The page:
In this course you will explore what Britain was like before the Romans invaded. You will examine why and how the Romans invaded and what opposition they faced as well as assistance given. You will investigate what reactions there were to Roman rule and why the Iceni Queen Boudicca attempted to destroy the Roman presence in Britain. The course will help you to investigate how the Romans benefited from the invasion as well as what the Romans gave back in return to the inhabitants of Britain.

Ancient sources: In order to achieve success in this course, you will need to be able to access a number of Ancient sources including;

  • Caesar’s Gallic War
  • Cicero’s Letters to Atticus
  • Horace’s Odes, 1.35.29–30, 3.5.1–4
  • Strabo’s Geography
  • Suetonius’ Lives of the Caesars
  • Tacitus, Agricola, Annals and Histories

You will also investigate archaeological evidence that tells us so much about the lives and society of Britain under the rule of the Romans

These sources (both literary and archaeological) are from the following LACTOR publications;

  • LACTOR IV Inscriptions of Roman Britain.
  • LACTOR XI Literary sources for Roman Britain.

In studying Ancient Roman history through the original sources, you will develop your understanding the distinctive nature of Roman Britain and why it was always seen as an unusual province by the Romans.

You will also investigate how the Romans viewed Britain and its’ inhabitants before and during the occupation period. The invasions of Caesar and the Emperor Claudius as well individuals such as Caratacus and Boudicca who resisted Roman rule as well as Cogidubnus and Cartimandua who welcomed Roman support.

The course also investigates the roles of Roman administrators and governors such as Agricola who led a long campaign of conquest into the north of the island and the occupation of a frontier zone that separated the island between those under Roman rule and those who were not.

The format of the Examinations

PLEASE NOTE: All exams will be held during the May - June exam period.

AS Units AH1 and AH2

Each unit is worth 50% of the total marks available for the AS GCE, and 25% for the A2 GCE if taken. The papers are each 90 minutes long and each carry 100 marks.

Unit AH1: Option 1 Greek history from original sources

Section A: commentary question (45 marks). Candidates answer one question from a choice of two, each question having three sub sections.

Section B: essay question (55 marks). Candidates answer one question from a choice of three. Bullet point guidance is given for each of the essay questions.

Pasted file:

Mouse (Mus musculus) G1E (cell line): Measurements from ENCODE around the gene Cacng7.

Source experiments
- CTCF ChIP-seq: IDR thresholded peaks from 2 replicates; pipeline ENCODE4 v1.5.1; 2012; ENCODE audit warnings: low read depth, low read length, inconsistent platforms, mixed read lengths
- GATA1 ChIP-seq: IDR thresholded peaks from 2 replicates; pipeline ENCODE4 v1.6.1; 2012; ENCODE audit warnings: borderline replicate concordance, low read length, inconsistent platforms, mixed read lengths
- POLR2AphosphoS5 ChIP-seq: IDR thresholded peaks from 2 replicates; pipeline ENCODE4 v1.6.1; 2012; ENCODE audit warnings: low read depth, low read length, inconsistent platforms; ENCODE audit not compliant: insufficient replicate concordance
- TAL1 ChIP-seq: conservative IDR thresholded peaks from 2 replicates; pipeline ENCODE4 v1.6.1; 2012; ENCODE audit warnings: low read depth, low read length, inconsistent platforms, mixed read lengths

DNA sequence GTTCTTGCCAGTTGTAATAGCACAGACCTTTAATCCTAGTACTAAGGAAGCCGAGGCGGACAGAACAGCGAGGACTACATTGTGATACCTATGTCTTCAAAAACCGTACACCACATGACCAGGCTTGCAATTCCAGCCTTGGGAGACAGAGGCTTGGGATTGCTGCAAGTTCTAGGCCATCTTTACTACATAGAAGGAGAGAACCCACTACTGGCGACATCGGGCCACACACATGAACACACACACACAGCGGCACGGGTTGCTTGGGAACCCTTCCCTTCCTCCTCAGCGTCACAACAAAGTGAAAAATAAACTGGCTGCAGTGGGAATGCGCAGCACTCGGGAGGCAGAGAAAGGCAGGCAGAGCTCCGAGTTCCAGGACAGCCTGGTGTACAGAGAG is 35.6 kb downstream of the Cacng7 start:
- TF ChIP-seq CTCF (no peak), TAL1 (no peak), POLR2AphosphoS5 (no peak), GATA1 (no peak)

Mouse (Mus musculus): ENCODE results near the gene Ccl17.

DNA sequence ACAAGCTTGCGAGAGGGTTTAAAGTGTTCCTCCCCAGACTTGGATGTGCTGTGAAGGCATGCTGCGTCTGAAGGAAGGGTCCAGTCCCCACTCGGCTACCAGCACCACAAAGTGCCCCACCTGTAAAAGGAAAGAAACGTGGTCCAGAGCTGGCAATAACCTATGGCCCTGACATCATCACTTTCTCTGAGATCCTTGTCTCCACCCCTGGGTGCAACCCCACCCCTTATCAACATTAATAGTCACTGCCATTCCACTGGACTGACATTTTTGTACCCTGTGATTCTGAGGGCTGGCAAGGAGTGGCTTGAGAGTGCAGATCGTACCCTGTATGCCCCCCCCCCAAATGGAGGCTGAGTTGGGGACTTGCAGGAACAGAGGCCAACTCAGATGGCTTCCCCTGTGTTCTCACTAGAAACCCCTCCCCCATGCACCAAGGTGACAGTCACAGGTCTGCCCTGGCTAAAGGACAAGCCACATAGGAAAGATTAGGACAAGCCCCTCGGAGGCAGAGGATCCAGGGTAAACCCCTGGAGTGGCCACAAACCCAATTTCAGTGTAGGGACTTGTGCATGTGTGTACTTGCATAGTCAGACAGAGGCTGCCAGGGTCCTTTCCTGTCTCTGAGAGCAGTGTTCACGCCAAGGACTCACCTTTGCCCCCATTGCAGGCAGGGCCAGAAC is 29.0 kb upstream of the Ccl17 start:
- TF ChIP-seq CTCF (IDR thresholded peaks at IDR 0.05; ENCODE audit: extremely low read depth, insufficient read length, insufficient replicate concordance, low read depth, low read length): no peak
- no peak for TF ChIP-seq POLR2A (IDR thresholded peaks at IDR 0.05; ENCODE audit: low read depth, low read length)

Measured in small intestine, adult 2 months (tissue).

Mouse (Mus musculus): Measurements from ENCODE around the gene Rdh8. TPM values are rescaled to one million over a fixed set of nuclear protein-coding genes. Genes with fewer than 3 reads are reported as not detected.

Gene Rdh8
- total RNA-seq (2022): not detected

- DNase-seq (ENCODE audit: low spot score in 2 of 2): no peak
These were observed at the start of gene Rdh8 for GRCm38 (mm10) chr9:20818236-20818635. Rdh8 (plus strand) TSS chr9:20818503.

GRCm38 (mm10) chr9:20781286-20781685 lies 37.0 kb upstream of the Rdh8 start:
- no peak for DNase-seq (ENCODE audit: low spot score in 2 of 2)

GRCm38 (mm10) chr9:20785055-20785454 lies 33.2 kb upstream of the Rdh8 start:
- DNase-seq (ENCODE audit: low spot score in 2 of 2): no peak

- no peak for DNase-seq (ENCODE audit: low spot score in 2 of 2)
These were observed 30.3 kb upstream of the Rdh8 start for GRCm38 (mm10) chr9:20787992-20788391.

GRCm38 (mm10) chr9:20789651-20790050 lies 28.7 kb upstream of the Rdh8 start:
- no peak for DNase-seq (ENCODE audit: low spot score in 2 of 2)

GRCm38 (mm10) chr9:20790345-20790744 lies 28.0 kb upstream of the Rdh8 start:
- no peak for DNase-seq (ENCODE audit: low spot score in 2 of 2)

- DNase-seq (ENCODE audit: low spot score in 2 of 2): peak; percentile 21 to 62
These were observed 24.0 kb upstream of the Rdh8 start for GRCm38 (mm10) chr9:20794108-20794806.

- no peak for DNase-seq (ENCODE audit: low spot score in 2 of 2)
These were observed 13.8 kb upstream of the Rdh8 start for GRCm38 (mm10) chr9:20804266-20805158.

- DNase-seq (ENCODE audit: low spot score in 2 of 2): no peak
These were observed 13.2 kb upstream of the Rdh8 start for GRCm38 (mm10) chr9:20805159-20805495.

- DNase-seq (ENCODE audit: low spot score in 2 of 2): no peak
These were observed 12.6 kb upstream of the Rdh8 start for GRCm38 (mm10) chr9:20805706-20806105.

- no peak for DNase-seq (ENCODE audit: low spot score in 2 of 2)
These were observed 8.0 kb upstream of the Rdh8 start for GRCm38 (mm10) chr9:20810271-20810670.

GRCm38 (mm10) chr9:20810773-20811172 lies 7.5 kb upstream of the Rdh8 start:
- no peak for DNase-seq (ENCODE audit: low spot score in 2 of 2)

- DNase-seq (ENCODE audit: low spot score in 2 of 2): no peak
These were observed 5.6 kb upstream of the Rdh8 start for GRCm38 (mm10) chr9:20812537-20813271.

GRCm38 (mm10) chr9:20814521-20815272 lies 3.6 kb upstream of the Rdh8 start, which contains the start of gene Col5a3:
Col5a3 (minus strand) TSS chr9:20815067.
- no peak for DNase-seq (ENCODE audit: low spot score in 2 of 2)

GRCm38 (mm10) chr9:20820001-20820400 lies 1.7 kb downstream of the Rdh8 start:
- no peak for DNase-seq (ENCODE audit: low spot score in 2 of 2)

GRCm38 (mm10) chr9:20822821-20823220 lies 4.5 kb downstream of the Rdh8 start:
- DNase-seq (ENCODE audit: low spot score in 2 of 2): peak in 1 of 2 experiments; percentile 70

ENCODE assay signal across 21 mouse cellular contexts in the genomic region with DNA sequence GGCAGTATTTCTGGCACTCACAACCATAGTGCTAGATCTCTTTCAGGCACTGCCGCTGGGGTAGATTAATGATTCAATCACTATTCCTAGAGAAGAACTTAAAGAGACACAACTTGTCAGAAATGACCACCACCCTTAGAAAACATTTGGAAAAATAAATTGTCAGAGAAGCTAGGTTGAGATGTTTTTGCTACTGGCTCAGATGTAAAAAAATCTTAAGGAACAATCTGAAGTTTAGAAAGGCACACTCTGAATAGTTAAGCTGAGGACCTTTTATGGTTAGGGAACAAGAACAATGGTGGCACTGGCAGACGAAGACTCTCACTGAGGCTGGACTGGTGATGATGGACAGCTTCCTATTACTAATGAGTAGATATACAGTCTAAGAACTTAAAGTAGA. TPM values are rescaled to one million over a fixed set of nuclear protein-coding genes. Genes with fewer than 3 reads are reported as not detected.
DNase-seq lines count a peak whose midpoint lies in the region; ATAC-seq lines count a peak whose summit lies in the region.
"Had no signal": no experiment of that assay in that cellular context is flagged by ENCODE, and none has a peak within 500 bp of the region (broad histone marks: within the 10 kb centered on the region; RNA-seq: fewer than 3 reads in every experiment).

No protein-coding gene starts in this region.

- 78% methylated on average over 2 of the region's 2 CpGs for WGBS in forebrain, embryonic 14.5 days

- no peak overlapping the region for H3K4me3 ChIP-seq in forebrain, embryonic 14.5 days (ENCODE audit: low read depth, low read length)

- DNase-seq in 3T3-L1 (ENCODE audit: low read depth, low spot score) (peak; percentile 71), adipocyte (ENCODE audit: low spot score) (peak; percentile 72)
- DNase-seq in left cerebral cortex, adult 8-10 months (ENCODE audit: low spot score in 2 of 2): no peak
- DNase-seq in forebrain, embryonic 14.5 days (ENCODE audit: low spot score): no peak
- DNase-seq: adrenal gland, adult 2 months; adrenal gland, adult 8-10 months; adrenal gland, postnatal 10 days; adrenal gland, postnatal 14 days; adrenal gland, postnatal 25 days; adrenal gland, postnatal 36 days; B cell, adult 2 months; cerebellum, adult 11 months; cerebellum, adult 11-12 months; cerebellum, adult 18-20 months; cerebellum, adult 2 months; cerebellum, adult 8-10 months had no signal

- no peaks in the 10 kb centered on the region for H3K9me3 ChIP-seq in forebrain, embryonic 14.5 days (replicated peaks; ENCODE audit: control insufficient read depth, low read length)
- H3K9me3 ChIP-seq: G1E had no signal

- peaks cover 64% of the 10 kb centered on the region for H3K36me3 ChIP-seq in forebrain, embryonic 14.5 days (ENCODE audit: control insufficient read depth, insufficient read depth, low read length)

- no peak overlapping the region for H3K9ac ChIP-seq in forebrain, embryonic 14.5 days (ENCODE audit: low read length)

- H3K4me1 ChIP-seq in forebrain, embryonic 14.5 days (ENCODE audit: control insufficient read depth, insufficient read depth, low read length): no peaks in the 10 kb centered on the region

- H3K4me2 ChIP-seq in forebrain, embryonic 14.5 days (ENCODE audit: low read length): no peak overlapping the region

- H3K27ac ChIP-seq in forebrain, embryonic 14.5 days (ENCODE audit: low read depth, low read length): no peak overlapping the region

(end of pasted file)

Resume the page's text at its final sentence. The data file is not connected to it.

Unit AH2: Option 3 Roman history from original sources

Section A: commentary question (45 marks). Candidates answer one question from a choice of two, each question having three sub sections.

Section B: essay question (55 marks). Candidates answer one question from a choice of three. Bullet point guidance is given for each of the essay questions.

What's Included

Online Learning Documentation, Online Resources and Tutor support for 1 year.

Further Information

Your course is delivered online via the Oxford Learning On Campus website.

January 2013 will be the last January exam period. All future exams will be held during the May - June exam period only.

In the student 'On Campus' area you are also able to take part in the student chat room and forums as part of our online student community.

After enrolling online you will receive your username and password to access the On Campus area within 3 working days.

Students are required to arrange and pay for their examinations and manage the course work element if the subject requires this. Students must check the relevant examination board website for further information and final examination sitting dates for the specification.

Materials and support provided by Oxford Learning. Oxford Learning

 

Course Fee

£215.00

Payment by Instalments

Students are able to pay course fees in monthly instalments. Click here to download our instalment plan.

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This product was added to our catalog on Tuesday 24 March, 2009.